Matthew Nielsen, MD, MS; Amir Qaseem, MD, PhD; for the High Value Care Task Force of the American College of Physicians *
Disclaimer: The authors of this article are responsible for its contents, including any clinical or treatment recommendations.
Financial Support: Financial support for the development of this article comes exclusively from the American College of Physicians operating budget. Dr. Nielsen is supported by the American Cancer Society (grant MRSG-13-154-01-CPPB) and the Urology Care Foundation/Astellas (Rising Stars in Urology Research Award).
Disclosures: Dr. Nielsen reports personal fees from the American College of Physicians during the conduct of the study, other from Grand Rounds and Urology Care Foundation/Astellas outside the submitted work, and grants from the American Cancer Society and National Institutes of Health outside the submitted work. Authors not named here have disclosed no conflicts of interest. Forms can also be viewed at www.acponline.org/authors/icjme/ConflictOfInterestForms.do?msNum=M15-1496. Authors followed the policy regarding conflicts of interest described at www.annals.org/article.aspx?articleid=745942. A record of disclosures of interest is kept for each High Value Care Task Force meeting and conference call and can be viewed at http://hvc.acponline.org/clinrec.html.
Editors' Disclosures: Christine Laine, MD, MPH, Editor in Chief, reports that she has no financial relationships or interests to disclose. Darren B. Taichman, MD, PhD, Executive Deputy Editor, reports that he has no financial relationships or interests to disclose. Cynthia D. Mulrow, MD, MSc, Senior Deputy Editor, reports that she has no relationships or interests to disclose. Deborah Cotton, MD, MPH, Deputy Editor, reports that she has no financial relationships or interest to disclose. Jaya K. Rao, MD, MHS, Deputy Editor, reports that she has stock holdings/options in Eli Lilly and Pfizer. Sankey V. Williams, MD, Deputy Editor, reports that he has no financial relationships or interests to disclose. Catharine B. Stack, PhD, MS, Deputy Editor for Statistics, reports that she has stock holdings in Pfizer.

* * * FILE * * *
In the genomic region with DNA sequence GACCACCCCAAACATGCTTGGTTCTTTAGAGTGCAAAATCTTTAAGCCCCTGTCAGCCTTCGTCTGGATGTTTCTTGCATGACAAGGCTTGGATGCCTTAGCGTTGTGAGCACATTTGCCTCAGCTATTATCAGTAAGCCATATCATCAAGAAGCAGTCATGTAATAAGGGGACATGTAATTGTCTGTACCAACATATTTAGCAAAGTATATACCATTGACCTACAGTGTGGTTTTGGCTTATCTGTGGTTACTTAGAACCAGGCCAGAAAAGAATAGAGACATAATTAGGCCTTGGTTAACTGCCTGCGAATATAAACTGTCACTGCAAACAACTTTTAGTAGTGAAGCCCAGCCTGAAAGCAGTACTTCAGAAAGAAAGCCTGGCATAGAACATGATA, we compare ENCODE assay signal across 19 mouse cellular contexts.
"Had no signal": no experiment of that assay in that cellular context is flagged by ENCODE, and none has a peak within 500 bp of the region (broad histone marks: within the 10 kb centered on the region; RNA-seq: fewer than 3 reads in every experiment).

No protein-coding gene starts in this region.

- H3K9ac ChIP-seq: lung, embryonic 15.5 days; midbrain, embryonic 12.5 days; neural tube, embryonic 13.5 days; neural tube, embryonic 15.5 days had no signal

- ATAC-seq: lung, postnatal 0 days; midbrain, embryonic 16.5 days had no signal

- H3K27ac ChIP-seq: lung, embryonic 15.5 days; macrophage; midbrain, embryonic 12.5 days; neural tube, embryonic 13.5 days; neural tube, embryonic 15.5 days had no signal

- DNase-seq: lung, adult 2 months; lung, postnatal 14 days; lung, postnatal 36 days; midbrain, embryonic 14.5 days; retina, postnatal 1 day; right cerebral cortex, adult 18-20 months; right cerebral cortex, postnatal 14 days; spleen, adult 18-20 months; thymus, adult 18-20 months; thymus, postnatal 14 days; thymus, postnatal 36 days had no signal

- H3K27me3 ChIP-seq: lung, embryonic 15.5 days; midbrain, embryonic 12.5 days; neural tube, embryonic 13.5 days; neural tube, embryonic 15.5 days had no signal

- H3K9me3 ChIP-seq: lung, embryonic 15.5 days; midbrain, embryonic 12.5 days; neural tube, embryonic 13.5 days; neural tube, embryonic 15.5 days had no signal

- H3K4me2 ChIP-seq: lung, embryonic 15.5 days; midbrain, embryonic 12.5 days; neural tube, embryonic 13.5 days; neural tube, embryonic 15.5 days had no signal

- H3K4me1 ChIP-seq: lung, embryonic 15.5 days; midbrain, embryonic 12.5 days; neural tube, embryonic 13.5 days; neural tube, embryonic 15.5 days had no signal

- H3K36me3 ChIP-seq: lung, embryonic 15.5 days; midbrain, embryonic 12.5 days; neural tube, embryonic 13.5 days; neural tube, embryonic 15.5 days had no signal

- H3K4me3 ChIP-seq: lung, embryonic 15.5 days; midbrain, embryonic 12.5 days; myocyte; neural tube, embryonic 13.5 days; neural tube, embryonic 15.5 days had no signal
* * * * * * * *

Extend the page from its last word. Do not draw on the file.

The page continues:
Requests for Single Reprints: Amir Qaseem, MD, PhD, MHA, American College of Physicians, 190 N. Independence Mall West, Philadelphia, PA 19106; e-mail, email@example.com.
Current Author Addresses: Dr. Nielsen: University of North Carolina Lineberger Comprehensive Cancer Center, 2107 Physicians Office Building, Campus Box 7235, Chapel Hill, NC 27599.
Dr. Qaseem: American College of Physicians, 190 N. Independence Mall West, Philadelphia, PA 19106.
Author Contributions: Conception and design: M. Nielsen, A. Qaseem.
Analysis and interpretation of the data: M. Nielsen, A. Qaseem.
Drafting of the article: M. Nielsen, A. Qaseem.
Critical revision of the article for important intellectual content: M. Nielsen, A. Qaseem.
Final approval of the article: M. Nielsen, A. Qaseem.
Statistical expertise: A. Qaseem.
Obtaining of funding: A. Qaseem.
Administrative, technical, or logistic support: A. Qaseem.
Collection and assembly of data: M. Nielsen.
The presence of blood in the urine, or hematuria, is a common finding in clinical practice and can sometimes be a sign of occult cancer. This article describes the clinical epidemiology of hematuria and the current state of practice and science in this context and provides suggestions for clinicians evaluating patients with hematuria.
A narrative review of available clinical guidelines and other relevant studies on the evaluation of hematuria was conducted, with particular emphasis on considerations for urologic referral.
Clinicians should include gross hematuria in their routine review of systems and specifically ask all patients with microscopic hematuria about any history of gross hematuria.
Clinicians should not use screening urinalysis for cancer detection in asymptomatic adults.
Clinicians should confirm heme-positive results of dipstick testing with microscopic urinalysis that demonstrates 3 or more erythrocytes per high-powered field before initiating further evaluation in all asymptomatic adults.
Clinicians should refer for further urologic evaluation in all adults with gross hematuria, even if self-limited.
Clinicians should consider urology referral for cystoscopy and imaging in adults with microscopically confirmed hematuria in the absence of some demonstrable benign cause.
Clinicians should pursue evaluation of hematuria even if the patient is receiving antiplatelet or anticoagulant therapy.
Clinicians should not obtain urinary cytology or other urine-based molecular markers for bladder cancer detection in the initial evaluation of hematuria.
Nielsen M, Qaseem A, for the High Value Care Task Force of the American College of Physicians. Hematuria as a Marker of Occult Urinary Tract Cancer: Advice for High-Value Care From the American College of Physicians. Ann Intern Med. [Epub ahead of print 26 January 2016]164:488–497. doi: 10.7326/M15-1496
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Published: Ann Intern Med. 2016;164(7):488-497.
Published at www.annals.org on 26 January 2016
Guidelines, Nephrology, Urological Disorders.
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Print ISSN: 0003-4819 | Online ISSN: 1539-3704
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